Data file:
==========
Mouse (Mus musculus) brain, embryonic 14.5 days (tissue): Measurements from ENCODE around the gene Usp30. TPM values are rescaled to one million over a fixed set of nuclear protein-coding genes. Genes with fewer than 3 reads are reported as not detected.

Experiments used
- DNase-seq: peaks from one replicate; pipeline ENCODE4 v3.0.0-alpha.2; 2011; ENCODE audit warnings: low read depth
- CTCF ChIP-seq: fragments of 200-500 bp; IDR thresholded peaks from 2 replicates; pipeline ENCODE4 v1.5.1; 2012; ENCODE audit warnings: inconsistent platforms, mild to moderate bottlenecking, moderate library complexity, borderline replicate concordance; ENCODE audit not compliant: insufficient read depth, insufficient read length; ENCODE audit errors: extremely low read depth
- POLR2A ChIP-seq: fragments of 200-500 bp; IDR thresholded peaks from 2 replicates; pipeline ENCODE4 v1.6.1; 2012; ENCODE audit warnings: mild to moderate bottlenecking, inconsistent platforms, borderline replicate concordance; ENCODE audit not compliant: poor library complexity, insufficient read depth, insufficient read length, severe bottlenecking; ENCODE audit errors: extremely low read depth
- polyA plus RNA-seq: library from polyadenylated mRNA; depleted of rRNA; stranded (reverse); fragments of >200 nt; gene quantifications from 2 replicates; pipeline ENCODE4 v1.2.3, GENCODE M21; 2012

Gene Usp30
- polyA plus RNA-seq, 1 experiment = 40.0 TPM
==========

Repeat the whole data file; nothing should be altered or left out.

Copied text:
Mouse (Mus musculus) brain, embryonic 14.5 days (tissue): Measurements from ENCODE around the gene Usp30. TPM values are rescaled to one million over a fixed set of nuclear protein-coding genes. Genes with fewer than 3 reads are reported as not detected.

Experiments used
- DNase-seq: peaks from one replicate; pipeline ENCODE4 v3.0.0-alpha.2; 2011; ENCODE audit warnings: low read depth
- CTCF ChIP-seq: fragments of 200-500 bp; IDR thresholded peaks from 2 replicates; pipeline ENCODE4 v1.5.1; 2012; ENCODE audit warnings: inconsistent platforms, mild to moderate bottlenecking, moderate library complexity, borderline replicate concordance; ENCODE audit not compliant: insufficient read depth, insufficient read length; ENCODE audit errors: extremely low read depth
- POLR2A ChIP-seq: fragments of 200-500 bp; IDR thresholded peaks from 2 replicates; pipeline ENCODE4 v1.6.1; 2012; ENCODE audit warnings: mild to moderate bottlenecking, inconsistent platforms, borderline replicate concordance; ENCODE audit not compliant: poor library complexity, insufficient read depth, insufficient read length, severe bottlenecking; ENCODE audit errors: extremely low read depth
- polyA plus RNA-seq: library from polyadenylated mRNA; depleted of rRNA; stranded (reverse); fragments of >200 nt; gene quantifications from 2 replicates; pipeline ENCODE4 v1.2.3, GENCODE M21; 2012

Gene Usp30
- polyA plus RNA-seq, 1 experiment = 40.0 TPM